Using rewards is a flawed discipline strategy. Granted, rewards can work as incentives. And in competition, rewards can be very effective motivators—but not so in learning. Grades are a case in point. They only serve as an incentive if the student is interested in obtaining a good grade. Also, grades rarely produce the highest quality learning because the focus is on the grade, not the best work a student is capable of doing.
Rewards are wonderful acknowledgments. However, in The Raise Responsibility System, rewards are not given for expected standards of behavior (a common practice). Giving rewards for appropriate behavior is counterproductive to promoting responsibility. Rewards change motivation from an internal to an external source.
Adult punishments are used for penalties, retribution, justice, or fairness after socially irresponsible acts. The objective with youth should not be to punish but to foster social responsibility so that punishment (and discipline) is not necessary.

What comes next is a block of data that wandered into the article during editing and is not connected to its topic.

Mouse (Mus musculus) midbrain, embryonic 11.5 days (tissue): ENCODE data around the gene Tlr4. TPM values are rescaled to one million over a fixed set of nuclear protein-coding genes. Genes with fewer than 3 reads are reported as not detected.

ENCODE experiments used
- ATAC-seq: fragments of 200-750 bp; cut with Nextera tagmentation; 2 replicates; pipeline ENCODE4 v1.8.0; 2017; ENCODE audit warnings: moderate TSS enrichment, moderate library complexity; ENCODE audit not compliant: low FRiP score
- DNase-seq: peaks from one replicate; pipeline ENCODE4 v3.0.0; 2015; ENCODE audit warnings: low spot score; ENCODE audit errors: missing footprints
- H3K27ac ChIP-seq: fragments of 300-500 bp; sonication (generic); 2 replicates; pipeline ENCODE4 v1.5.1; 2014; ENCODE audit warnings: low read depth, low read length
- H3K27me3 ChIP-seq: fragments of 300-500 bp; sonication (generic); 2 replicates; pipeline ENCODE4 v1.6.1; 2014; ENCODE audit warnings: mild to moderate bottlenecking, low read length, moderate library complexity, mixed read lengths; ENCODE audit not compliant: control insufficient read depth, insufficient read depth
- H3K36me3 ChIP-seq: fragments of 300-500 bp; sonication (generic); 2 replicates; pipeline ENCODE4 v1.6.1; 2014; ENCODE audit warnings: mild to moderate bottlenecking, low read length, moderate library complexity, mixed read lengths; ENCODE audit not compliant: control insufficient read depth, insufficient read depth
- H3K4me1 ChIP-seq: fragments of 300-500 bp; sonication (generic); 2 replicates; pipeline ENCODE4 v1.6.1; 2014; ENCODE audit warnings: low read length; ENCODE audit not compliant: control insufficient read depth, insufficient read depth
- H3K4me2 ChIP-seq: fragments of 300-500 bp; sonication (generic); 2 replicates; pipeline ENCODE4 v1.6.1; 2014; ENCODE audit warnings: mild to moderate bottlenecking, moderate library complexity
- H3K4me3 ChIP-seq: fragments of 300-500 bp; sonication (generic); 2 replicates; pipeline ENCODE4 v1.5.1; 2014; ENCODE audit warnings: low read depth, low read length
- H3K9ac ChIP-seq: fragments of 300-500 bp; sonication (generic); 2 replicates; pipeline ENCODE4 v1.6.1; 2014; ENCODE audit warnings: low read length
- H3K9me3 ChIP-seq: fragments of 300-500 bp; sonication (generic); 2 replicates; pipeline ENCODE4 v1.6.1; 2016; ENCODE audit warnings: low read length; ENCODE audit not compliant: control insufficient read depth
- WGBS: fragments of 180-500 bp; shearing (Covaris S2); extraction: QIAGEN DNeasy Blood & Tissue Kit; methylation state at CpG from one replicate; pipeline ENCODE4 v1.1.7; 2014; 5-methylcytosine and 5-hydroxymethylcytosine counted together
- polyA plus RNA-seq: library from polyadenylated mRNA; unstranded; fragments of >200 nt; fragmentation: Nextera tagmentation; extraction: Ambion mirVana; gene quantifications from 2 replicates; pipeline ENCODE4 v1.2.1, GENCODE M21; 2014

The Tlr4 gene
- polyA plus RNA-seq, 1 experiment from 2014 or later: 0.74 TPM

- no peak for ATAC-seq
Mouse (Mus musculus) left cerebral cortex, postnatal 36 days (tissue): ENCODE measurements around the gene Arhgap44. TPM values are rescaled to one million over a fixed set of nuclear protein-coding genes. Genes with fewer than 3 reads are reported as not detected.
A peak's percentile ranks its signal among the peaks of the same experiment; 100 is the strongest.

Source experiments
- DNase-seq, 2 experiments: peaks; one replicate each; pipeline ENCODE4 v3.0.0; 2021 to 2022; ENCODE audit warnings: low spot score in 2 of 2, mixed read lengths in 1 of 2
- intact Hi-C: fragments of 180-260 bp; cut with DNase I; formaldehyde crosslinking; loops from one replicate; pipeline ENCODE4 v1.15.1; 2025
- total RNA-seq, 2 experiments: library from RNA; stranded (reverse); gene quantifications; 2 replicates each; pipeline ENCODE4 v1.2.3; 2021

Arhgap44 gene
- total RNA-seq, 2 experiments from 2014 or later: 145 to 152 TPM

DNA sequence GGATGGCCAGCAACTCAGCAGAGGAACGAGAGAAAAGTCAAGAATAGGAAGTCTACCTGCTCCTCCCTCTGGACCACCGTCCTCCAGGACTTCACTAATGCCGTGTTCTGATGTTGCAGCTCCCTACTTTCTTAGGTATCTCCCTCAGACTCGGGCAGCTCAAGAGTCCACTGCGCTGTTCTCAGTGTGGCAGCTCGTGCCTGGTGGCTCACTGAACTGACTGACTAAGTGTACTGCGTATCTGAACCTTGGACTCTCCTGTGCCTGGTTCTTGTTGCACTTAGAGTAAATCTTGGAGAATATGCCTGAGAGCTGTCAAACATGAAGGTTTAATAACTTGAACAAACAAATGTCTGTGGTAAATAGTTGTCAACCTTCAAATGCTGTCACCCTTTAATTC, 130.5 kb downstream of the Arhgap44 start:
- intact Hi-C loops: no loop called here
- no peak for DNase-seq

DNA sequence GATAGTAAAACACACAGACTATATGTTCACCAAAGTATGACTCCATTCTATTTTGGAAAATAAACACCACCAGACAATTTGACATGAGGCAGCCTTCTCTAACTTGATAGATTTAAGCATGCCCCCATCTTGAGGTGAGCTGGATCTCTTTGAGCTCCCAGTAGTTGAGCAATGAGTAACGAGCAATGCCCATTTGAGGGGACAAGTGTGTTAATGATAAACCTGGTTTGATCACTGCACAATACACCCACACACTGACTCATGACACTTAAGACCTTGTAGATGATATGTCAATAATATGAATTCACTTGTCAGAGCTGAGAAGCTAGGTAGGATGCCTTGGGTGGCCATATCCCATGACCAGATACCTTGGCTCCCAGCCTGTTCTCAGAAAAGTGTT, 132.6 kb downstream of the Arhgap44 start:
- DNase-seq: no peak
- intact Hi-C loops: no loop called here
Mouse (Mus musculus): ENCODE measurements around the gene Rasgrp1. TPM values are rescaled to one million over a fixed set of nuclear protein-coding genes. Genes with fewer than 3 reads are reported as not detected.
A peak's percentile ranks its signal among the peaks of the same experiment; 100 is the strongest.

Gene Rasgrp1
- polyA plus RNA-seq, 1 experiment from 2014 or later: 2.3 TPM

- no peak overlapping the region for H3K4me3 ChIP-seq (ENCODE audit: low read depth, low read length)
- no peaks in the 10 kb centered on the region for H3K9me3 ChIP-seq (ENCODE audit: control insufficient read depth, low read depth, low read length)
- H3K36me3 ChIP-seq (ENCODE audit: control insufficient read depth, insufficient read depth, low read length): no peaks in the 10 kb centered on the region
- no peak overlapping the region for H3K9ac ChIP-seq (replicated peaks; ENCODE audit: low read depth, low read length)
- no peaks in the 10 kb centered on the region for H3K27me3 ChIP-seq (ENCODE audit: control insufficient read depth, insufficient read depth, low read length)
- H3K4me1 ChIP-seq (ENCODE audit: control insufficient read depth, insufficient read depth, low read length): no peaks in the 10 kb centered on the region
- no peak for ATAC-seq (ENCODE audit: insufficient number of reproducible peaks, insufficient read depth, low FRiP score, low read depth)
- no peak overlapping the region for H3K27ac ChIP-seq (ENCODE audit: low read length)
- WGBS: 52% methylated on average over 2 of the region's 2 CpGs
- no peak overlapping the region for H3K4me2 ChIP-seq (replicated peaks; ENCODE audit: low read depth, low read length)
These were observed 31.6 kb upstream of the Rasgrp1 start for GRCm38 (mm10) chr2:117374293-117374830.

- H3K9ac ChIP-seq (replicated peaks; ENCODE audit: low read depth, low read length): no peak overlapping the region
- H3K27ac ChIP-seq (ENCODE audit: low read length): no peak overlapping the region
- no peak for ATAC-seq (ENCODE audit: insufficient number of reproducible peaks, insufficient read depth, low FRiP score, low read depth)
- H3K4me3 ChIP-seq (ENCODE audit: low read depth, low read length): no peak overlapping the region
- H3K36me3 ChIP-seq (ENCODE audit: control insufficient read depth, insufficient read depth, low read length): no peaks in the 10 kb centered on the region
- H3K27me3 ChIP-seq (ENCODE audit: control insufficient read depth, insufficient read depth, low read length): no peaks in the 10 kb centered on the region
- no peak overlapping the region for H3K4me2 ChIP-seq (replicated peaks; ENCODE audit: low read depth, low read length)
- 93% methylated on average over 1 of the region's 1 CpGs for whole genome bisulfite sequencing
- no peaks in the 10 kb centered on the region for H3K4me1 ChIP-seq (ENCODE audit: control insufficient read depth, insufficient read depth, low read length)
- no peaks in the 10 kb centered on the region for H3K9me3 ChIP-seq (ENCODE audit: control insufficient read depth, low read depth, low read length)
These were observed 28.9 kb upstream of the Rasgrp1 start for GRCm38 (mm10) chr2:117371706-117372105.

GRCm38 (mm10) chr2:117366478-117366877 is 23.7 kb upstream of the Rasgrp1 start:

In The Raise Responsibility System, punishments are not a focus.
- Punishments are based on a faulty belief that the authority figure needs to cause suffering in order to teach, to hurt in order to instruct.
- Punishments are an ineffective discipline strategy with far too many youth.
- Punishments satisfy the punisher more than they promote responsibility.
Rewards and punishments are counterproductive to fostering self-discipline and responsibility. They are external stimuli and, therefore, have little lasting effect on the person whose behavior needs changing. If you don’t agree, answer this:
- How long does candy or free time last? For how long are they remembered?
- Are the same students assigned detention again and again?
- How effective are rewards and punishments when no one is looking?
Here is the paradox:
Our goal is to assist students to be self-disciplined and independent problem-solvers. Yet, rewards and punishments set up students to be dependent upon external stimuli. What are your thoughts on this?